What Is Chyme?
If you've ever gotten sick and thrown up, then you are intimately familiar with what chyme is and the varied ways it can appear. Chyme (pronounced KIME) is that thick, highly acidic, semifluid material formed by the digestive juices of your stomach interacting with the food you've consumed. It's the product of two forms of digestion - mechanical digestion and chemical digestion - and you can't get the nutrients you need without it.
Did you know that from the very second you take a bite of food, your digestive process has begun? Your teeth are responsible for mechanical digestion, or physically breaking up food. Their purpose is to take that original food item, like an apple, and break it into smaller pieces. This speeds up digestion and make the entire process easier for your body.
Why are smaller pieces easier to digest? Well, imagine the difference between trying to dissolve an entire piece of rock candy in a glass of water versus granulated sugar. Now, they're both made out of the same thing, but it would take the rock candy a lot longer to dissolve. That's because the granulated sugar crystals have a higher surface area, meaning that more of each crystal is able to interact with the water surrounding it than the larger piece of rock candy.
As you chew and mechanically break down that bite of food into smaller pieces, you're also mixing in your saliva. This is chemical digestion, the breaking down of food using enzymes or acids. Your saliva actually has digestive enzymes in it that specifically break down things like carbohydrates and fats. What about proteins, you ask? Well, that's actually one job of the stomach, and we'll get to that in just a moment. So, once you've chewed your food enough, you swallow it down your esophagus and send it on it's way to chyme production in your stomach.
The Stomach & Mechanical Digestion
Your stomach is a kidney bean-shaped organ that sits right below your liver. Now, digestion is the sole purpose of this organ and it takes its job very seriously, employing both mechanical and chemical digestion. The walls of your stomach actually have three layers of muscle tissue so that, when they contract they form a rhythmic, wave-like action down the length of your stomach, called peristalsis. This peristaltic action mechanically churns the contents of your stomach, mixing the food you just swallowed with the digestive juices secreted by the lining of your stomach.
Why does your stomach churn your food? Well, think back to the sugar in water example. Now, if you just pour the granulated sugar into the glass and leave it, it will certainly dissolve on its own, but if you take a spoon and stir the mixture, then you speed up the process along, right? Well, your stomach uses that same technique. By churning the food, your stomach increases the speed at which that food turns into chyme by increasing the interaction between those particles of food and the digestive juices in your stomach.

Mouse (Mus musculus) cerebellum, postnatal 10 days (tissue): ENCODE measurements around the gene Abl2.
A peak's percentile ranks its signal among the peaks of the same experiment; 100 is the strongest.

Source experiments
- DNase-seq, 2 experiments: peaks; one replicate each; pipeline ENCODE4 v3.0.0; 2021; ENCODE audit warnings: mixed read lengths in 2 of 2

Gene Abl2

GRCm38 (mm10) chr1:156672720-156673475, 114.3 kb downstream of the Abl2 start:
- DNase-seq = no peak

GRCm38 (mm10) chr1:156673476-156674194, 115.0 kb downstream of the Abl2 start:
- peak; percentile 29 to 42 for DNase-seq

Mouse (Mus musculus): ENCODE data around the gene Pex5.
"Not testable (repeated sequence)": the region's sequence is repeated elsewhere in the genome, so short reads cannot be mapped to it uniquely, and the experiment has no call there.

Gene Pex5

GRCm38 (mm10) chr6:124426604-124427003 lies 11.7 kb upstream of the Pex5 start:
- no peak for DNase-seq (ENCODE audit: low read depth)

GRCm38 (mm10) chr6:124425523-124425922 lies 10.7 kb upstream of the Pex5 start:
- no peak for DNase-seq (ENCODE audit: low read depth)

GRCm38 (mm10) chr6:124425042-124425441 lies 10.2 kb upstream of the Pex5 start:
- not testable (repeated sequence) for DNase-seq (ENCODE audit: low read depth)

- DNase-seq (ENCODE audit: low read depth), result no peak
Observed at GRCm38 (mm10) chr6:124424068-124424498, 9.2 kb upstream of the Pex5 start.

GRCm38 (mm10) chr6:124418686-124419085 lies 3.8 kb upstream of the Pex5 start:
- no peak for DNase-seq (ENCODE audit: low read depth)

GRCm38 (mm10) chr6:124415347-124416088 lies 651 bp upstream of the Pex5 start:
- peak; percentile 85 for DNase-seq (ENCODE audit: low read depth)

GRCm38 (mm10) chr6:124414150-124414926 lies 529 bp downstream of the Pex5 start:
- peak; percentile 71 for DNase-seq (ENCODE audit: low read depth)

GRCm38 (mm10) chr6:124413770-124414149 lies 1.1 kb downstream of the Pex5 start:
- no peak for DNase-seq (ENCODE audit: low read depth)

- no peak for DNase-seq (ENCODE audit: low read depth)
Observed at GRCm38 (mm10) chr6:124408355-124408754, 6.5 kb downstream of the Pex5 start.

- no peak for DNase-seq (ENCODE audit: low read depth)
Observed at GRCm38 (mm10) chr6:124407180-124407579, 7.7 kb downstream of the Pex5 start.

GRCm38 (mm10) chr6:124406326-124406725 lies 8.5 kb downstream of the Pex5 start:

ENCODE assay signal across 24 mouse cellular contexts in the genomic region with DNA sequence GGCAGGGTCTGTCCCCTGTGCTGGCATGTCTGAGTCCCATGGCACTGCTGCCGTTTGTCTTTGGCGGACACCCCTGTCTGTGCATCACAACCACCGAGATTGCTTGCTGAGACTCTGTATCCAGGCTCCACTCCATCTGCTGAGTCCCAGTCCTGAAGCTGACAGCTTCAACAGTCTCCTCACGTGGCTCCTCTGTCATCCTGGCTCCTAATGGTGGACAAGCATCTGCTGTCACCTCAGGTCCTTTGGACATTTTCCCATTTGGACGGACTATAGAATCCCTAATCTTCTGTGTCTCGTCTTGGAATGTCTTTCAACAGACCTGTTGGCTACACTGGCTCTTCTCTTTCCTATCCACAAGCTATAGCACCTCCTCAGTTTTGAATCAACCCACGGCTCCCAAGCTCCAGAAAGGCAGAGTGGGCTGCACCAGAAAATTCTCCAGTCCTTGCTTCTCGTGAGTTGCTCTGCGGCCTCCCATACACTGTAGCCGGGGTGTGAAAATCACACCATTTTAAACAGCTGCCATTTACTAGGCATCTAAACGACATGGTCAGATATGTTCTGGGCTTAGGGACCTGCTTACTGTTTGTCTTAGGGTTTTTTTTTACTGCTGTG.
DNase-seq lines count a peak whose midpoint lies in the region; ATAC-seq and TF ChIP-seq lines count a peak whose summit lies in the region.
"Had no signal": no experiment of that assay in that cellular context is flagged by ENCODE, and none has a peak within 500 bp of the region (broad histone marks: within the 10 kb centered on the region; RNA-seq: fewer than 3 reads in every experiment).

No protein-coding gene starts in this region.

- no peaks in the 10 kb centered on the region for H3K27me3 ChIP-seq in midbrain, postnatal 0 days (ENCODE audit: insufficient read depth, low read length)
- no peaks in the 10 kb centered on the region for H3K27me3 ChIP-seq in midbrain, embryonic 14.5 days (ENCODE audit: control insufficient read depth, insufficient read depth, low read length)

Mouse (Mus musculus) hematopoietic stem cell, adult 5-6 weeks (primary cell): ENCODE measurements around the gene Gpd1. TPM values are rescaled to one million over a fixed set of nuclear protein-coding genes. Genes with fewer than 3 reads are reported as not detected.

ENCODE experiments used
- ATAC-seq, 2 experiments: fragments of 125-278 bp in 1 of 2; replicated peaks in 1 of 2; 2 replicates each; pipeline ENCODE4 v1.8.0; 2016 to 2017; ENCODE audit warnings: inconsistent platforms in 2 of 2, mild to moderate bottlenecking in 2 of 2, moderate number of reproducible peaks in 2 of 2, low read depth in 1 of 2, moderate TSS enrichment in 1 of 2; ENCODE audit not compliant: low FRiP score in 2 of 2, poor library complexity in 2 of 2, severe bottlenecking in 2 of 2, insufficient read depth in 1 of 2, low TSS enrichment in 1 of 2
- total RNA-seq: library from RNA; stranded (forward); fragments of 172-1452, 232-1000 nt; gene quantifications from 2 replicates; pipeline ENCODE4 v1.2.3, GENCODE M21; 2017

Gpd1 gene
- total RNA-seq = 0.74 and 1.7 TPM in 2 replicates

The Stomach & Chemical Digestion
When we talk about digestive juices (or stomach juices) we're talking about the stomach secretions that chemically break down your food. To do this your stomach uses a combination of hydrochloric acid (HCL) as well as an enzyme called pepsin. Pepsin is an enzyme that breaks down the protein content of the food you eat while the HCL brings the environmental pH of your stomach to between 1.5 - 2. That's about a million times more acidic than water (pH 7). In fact, your stomach is so acidic that you have special cells, which only produce large amounts of mucous, without which your stomach would literally eat itself!
Where Does It Go From Here?
Once your stomach has worked its mechanical and chemical magic turning that last meal of yours into chyme, the chyme is sent into your small intestines. Upon entry, the chyme mixes with sodium bicarbonate (produced by your pancreas) to neutralize the HCL. Once that is complete your intestines can start absorbing all of those molecules of nutrients, electrolytes, and water that are now available to the bloodstream.
Once past the intestines, the remaining chyme enters the colon where starches, fibers, and proteins are further broken down by bacteria. By now all the nutrients have been absorbed and the chyme is stored away as fecal matter to be excreted out of the body later.
Chyme is the highly acidic semifluid material that results from your digestive juices chemically breaking down food. Chyme is the product of two forms of digestion, mechanical digestion and chemical digestion, and is a prerequisite for the process of nutrient absorption. Chyme production begins in the mouth - chewing breaks food down while salivary enzymes chemically degrade carbohydrates and fat. Food molecules are further reduced by the hydrochloric acid and pepsin enzyme of the stomach as well as the peristaltic action, mechanically churning food with the digestive juices secreted by the lining of your stomach.
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